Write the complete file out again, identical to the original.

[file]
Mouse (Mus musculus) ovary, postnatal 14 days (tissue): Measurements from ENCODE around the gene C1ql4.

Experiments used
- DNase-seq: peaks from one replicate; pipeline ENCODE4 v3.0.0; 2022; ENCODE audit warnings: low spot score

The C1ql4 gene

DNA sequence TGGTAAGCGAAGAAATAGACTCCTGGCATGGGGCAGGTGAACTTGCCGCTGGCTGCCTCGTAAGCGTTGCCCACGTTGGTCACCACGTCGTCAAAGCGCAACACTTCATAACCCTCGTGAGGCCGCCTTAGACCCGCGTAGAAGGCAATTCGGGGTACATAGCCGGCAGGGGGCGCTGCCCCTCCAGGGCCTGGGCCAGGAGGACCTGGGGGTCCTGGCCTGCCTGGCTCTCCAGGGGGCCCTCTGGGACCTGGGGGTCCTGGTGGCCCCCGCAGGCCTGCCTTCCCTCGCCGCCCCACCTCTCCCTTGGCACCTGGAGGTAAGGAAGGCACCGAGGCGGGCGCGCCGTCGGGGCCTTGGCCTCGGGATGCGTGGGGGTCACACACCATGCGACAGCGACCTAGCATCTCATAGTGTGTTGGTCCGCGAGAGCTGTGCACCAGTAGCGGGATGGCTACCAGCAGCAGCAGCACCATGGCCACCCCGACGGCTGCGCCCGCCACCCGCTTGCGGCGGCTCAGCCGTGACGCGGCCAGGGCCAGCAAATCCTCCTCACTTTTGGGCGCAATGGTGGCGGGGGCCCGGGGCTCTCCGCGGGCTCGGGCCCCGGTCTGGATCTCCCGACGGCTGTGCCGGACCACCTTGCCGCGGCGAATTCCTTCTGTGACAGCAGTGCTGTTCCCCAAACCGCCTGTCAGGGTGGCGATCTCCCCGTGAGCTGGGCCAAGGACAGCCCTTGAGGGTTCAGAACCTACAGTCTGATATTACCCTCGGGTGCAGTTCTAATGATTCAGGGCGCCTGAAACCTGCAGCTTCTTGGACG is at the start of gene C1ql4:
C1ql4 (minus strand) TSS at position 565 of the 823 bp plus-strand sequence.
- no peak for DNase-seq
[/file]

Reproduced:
Mouse (Mus musculus) ovary, postnatal 14 days (tissue): Measurements from ENCODE around the gene C1ql4.

Experiments used
- DNase-seq: peaks from one replicate; pipeline ENCODE4 v3.0.0; 2022; ENCODE audit warnings: low spot score

The C1ql4 gene

DNA sequence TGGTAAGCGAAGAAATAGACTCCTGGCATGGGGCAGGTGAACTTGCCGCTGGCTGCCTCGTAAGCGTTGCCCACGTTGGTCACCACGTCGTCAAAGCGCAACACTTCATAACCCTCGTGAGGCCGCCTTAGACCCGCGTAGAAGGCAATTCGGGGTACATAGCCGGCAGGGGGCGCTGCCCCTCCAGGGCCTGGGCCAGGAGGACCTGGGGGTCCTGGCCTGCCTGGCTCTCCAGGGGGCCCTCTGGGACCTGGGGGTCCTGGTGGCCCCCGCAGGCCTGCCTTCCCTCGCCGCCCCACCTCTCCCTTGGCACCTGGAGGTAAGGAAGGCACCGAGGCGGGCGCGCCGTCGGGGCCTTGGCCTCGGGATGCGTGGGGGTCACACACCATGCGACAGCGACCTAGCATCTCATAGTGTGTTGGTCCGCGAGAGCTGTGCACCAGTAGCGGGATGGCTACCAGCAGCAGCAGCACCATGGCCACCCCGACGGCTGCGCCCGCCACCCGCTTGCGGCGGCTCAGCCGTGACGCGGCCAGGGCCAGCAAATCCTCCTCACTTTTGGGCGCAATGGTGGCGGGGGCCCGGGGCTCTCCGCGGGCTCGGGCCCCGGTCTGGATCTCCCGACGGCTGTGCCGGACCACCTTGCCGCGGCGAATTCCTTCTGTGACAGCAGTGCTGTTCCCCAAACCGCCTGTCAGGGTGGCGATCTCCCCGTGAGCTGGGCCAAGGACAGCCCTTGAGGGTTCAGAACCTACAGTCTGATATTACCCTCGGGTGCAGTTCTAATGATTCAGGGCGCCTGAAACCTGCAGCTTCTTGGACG is at the start of gene C1ql4:
C1ql4 (minus strand) TSS at position 565 of the 823 bp plus-strand sequence.
- no peak for DNase-seq